Table 1. Percentages of farmers that can track the performance of an individual batch of fish, that record biomass, FCR, mortalities and disease treatment
(results from farm visits component of study).
  Track Performance (%) Biomass (%) Food Conversion Ratio (%) Mortality (%) Disease Treatment (%)
Primarily restocking 78 63 67 78 81
Primarily table market 92 92 80 96 96
Total 86 76 72 88 90

Targeted Fish Sampling

The data collected from targeted fish sampling was considered to be useful by the stakeholders for a post-mortem assessment of fish welfare. A total of 74% of restockers and 88% of table farmers either sampled fish themselves or appoint a vet to do this on their behalf. The frequency of sampling varied, with the bulk of sampling being conducted on an ad hoc basis.

Demonstration of Good Stockmanship

There are many possible ways to demonstrate good stockmanship, such as evidence of staff competence, regular maintenance of equipment, protection against predators, fish sampling and keeping accurate farm records, as described above. Also included under this heading was the provision of a veterinary health plan (VHP): from the farm visit component of the study, 33% of restockers and 96% of table farmers had a VHP.

Establishing contingency plans and emergency back-ups also demonstrate good stockmanship, the provision of which are included in the British Trout Association Code of Practice(3)and the Quality Trout UK (QTUK) Farm Standards(4). From the farm visits, 15% of primarily restockers and 84% of table farmers were members of the QTUK scheme, while 67% of primarily restockers and 92% of table farmers were members of the BTA, and thus abide by their Code of Practice. From the telephone questionnaires, 62% of respondents were members of the BTA, split 33% primarily table farmers and 29% primarily restockers (9% of table farmers and 29% of restockers were not members of the BTA). Nonmembership of either the BTA or the QTUK scheme does not mean that those farmers have no contingency plans for emergencies, however we did not ask that specific question during the initial, brief contact with farmers.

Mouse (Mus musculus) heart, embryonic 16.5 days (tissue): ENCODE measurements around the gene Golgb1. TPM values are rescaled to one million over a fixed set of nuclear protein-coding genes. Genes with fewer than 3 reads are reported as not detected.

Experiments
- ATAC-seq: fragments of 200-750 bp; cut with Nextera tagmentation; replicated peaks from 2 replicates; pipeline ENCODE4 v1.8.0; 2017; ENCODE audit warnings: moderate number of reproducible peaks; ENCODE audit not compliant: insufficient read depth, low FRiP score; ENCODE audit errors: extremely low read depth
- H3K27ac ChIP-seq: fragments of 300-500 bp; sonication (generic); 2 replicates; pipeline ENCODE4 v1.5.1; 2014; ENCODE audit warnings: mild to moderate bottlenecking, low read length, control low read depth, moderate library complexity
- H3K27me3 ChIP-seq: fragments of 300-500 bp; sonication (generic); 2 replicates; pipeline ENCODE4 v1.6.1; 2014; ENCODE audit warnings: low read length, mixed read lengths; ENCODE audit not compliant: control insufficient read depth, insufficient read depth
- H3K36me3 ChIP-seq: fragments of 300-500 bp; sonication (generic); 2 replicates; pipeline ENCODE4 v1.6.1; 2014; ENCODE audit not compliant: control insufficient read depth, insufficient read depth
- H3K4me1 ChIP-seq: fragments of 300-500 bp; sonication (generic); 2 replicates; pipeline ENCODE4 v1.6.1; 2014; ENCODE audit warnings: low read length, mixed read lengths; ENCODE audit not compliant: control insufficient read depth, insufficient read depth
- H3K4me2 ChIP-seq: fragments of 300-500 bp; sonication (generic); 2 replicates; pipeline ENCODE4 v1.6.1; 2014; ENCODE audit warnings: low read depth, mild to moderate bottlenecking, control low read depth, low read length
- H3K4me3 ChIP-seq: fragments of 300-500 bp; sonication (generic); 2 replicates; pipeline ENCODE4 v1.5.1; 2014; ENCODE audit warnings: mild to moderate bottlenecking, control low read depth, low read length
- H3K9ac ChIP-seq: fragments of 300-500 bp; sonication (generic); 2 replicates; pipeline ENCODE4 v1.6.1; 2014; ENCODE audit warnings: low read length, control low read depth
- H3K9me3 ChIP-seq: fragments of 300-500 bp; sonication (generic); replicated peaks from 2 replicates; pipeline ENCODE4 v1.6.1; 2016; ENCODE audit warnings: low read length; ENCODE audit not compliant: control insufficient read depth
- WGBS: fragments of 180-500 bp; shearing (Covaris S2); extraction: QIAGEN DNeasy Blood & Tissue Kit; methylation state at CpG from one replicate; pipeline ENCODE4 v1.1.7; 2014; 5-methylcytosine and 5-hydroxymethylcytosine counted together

Harvest Measures

Feedback from processors was considered to be a potentially useful source for assessing what the welfare of the fish had been, although this is obviously a snap shot of the final condition of the fish and also will not apply to fish reared for restocking/fishery purposes. Out of the 58 farms visited, 35 harvested fish, with 13 farms (37%) processing the fish themselves and 22 (73%) having fish processed off site.


For 2004/5, the estimated annual production for the UK trout industry was around 16,000 tonnes(5). For the 109 respondents to the first component of the study, the telephone questionnaire, the annual production for 2005 was estimated at 13,500 tonnes, accounting for over 80% of UK trout production. The 58 respondents who were visited on site accounted for over 60% of UK trout production (9,750 tonnes). We therefore consider this study to be representative of the industry.

From this study it would seem that providing information relevant to the welfare of farmed trout is possible and need not necessarily involve significant additional work. Parameters such as the condition of the fish, mortality rates, growth, water quality etc, all indicate the welfare status of the stock. We now need to decide what levels of these parameters demonstrate that the welfare of the fish is acceptable and that reasonable precautions are being taken to avoid deterioration in welfare.


Our thanks go to all the farmers who gave up their time to contribute to this study. We also gratefully acknowledge Defra and the British Trout Association for funding this project. Also, thank you to Imogen Hoyle and Chris Pond for help with the data collection.


  1. Main, D.C.J., Kent, J.P., Wemelsfelder, F., Ofner, E., Tuyttens, F.A.M. (2004). Applications for methods of on-farm welfare assessment. Animal Welfare 12: 523- 528.
  2. Macintyre, C., North, B., Nikolaidis, J. & Trunbull, J. (2006). Interactions between water quality and trout welfare (defra project AW1205). Finfish News 1: 9-13.
  3. Anon. (2002). Code of practice for the production of rainbow trout. British Trout Association, London
  4. Anon. (2003). Farm & hatchery certification standards. Quality Trout UK, London.
  5. Anon. (2006). Summary of UK trout production in 2004. Finfish News 1: 43.
Spring 2007

the Fish Site Editor

Learn more